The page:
Guest Blog by Susan Lubner
One morning I accidentally locked myself inside a large dog crate with my Standard Poodle. He was pleasantly surprised. Me? Not-so-much surprised, and there was nothing pleasant about it.
There was the time back in the 1990’s when I thought I had phoned a women’s clothing boutique by the name of Definitely Wendy. A who’s on first type of conversation ensued. “Is this Definitely Wendy?” I asked. “Yes. It’s definitely Wendy’s,” the woman replied. I asked if they had any wraps in stock. (I was hoping for cashmere or at least a blend.) “We have pita wraps,” she told me. I thought she said Peter wraps. I’d never heard of that designer. “What are those like?” I asked. She said, “You can get them however you want…lettuce, tomatoes, pickles…” (As a sidebar…I never knew that that Wendy’s served anything but burgers!)
Then there was the day last spring when I showed up at a meeting wearing my fuzzy slippers (did I tell you that the meeting was at a construction site?) Embarrassed, I apologized for leaving my house so absent-mindedly only to have someone point out that I was also wearing my sweater inside out.
I have a knack for finding myself in situations like these. And it runs in my family. My mother had oodles of her own humorous and seemingly preposterous stories and situations to tell and retell.
In the first book of my new early reader chapter book series, Drag and Rex Forever Friends (November 2023) there are three stories, each with three chapters. My characters, Drag and Rex were created with real qualities of real somebodies…great friends with very different personalities…a truth seed! But then of course, there’s the fictionalized fact that one is a dragon and the other a T-rex. And that’s just the beginning. Their qualities are exaggerated greatly, and I made up other characteristics. Still, they started with that truth seed.
In the first story, an impulsive Drag cannot help himself and gobbles up something meant as a surprise for someone else. (There may have been that time I was bringing a fresh baked loaf of bread to a friend’s house for dinner and by the time I arrived there was only half a loaf left.) I use that same truth seed in the next story, and again in book 2 (Sweet and Silly, Fall 2024) each time in entirely different ways, with completely different storylines. That seed of truth…that I ate half a loaf of bread on the way to my friend’s house… is unrecognizable in each book. Yet it was used to successfully “sprout” a variety of fictionalized scenes.
Even if you have never locked yourself in a cage with your dog, we all have truth seeds. What are yours? And which ones should you catalogue?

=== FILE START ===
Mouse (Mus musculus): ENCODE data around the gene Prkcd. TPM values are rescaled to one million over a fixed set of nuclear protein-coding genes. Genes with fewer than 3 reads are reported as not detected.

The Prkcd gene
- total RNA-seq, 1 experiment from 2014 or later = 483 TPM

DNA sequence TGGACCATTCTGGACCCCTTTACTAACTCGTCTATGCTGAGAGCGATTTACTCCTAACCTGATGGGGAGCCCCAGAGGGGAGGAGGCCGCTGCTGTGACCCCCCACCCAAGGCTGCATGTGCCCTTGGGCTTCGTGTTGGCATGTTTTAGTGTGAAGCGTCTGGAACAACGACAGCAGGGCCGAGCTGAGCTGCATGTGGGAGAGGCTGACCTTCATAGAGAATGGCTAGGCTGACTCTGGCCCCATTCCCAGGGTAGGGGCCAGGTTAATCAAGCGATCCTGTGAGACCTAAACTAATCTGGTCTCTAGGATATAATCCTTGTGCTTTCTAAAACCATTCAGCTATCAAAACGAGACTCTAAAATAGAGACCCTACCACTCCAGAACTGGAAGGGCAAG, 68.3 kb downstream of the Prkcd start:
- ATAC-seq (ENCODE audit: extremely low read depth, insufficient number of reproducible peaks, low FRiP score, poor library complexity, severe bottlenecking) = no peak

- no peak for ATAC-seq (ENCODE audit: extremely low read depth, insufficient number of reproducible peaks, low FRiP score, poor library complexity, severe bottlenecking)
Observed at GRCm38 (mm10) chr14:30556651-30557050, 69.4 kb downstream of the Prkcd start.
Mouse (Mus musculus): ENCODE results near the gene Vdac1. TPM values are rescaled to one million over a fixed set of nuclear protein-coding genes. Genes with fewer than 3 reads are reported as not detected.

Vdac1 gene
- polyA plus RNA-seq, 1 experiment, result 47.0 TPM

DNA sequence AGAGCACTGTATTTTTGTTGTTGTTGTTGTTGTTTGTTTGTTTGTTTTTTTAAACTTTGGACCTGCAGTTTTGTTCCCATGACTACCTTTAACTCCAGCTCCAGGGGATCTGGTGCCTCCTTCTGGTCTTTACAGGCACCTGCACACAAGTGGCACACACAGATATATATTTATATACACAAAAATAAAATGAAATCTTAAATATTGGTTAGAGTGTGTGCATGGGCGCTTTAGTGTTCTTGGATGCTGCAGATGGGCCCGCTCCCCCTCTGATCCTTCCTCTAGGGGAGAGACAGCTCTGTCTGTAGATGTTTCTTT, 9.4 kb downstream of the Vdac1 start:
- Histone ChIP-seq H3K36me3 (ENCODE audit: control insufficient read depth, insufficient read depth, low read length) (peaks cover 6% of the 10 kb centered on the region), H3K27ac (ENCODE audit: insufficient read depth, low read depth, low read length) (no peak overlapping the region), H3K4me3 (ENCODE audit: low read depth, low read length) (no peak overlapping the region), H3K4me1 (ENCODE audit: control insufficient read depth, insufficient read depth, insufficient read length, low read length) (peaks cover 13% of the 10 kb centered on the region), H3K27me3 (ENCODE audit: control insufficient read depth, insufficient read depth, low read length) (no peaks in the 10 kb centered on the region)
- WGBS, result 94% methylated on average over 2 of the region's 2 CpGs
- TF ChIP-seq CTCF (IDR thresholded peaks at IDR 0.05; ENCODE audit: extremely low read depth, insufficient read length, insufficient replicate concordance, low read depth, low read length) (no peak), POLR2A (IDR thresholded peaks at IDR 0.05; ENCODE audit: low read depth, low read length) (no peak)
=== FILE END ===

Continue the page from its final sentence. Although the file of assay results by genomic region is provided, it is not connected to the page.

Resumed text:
It’s possible you already keep a diary or maybe you have one and don’t realize it! It may be that your truth seeds can be found in your many photos… fabulous trips, numerous family celebrations, your happiest moments with friends. Maybe you have compiled a list of your favorite quotes? Or poems? Or restaurants? Or maybe you keep track of the titles of all the shows you plan to watch (or have watched) or the books you want to read (or have read). Is there a common theme to all of these titles?
Some people keep track of goals or dreams (as in the kind you have when you are sleeping). Do you have a collection of coins or stamps or seashells and a special memory attached to some of them? Perhaps you have several of these things?
There’s no right or wrong way to use your truth seeds. Maybe a setting is fleshed out from that special beach you captured in your photo? Maybe your opening scene starts with the crazy dream you had last night or the coincidence you experienced two weeks ago? How many different ways can that setting, or scene or character be written? Try it. See where it takes you…it just may kickstart your next story.
In the end, it’s very possible that your manuscript will turn into something that doesn’t even resemble that first planted seed. That’s the fun and beauty of fiction. But the seed will sprout and grow and maybe even blossom. It will serve you well! And that’s the truth.
Susan Lubner is the author of three picture books (Abrams Books for Young Readers) and two middle grade novels, LIZZY AND THE GOOD LUCK GIRL (Running Press Kids/Hachette Books) and THE UPSIDE OF ORDINARY (Holiday House). To learn more about Susan visit her at https://www.susanlubner.com/. To order a copy of DRAG & REX click here.
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